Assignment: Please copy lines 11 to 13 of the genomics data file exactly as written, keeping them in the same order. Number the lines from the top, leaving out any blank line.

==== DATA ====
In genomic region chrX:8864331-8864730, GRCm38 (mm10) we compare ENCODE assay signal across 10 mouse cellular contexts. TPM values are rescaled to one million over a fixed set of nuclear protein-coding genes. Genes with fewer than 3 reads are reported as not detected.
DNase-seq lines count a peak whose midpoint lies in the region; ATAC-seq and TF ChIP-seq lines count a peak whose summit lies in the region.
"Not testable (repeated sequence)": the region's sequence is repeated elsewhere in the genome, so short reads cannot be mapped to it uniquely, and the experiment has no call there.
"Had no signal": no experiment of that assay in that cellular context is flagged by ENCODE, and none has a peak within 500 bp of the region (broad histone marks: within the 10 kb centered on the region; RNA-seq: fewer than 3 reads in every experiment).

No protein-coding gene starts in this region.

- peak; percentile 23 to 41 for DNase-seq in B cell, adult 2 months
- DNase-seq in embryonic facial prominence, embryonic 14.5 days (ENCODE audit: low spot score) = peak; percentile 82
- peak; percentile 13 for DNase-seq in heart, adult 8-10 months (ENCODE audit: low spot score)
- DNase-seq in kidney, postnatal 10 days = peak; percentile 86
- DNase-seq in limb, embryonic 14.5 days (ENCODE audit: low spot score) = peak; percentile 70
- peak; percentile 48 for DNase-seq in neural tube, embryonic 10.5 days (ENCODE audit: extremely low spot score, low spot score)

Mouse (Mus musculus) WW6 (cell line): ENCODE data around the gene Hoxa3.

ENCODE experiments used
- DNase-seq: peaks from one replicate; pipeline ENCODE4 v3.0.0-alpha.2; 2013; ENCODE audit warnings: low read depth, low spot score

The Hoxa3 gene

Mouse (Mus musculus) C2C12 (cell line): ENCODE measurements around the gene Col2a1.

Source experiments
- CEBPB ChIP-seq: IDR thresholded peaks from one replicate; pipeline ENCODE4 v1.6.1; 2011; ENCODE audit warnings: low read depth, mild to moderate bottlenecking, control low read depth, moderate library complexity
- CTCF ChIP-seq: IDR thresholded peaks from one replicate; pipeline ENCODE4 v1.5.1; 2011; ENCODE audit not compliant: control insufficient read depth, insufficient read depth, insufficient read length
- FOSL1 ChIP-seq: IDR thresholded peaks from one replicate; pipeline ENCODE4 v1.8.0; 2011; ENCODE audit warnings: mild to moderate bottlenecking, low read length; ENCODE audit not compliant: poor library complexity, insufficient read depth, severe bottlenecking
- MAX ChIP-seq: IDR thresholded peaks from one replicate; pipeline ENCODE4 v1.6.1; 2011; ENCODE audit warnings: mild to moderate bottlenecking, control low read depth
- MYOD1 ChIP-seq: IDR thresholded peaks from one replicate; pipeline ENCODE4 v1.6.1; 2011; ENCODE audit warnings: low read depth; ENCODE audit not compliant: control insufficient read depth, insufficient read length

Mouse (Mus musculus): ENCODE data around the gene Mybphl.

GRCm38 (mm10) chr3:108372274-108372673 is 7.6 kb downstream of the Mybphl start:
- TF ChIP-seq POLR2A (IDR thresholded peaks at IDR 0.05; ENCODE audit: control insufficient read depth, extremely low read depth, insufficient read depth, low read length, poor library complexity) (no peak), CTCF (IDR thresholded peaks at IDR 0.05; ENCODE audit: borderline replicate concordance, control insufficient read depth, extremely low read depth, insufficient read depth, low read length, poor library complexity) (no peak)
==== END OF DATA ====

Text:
- peak; percentile 48 for DNase-seq in neural tube, embryonic 10.5 days (ENCODE audit: extremely low spot score, low spot score)

Mouse (Mus musculus) WW6 (cell line): ENCODE data around the gene Hoxa3.

ENCODE experiments used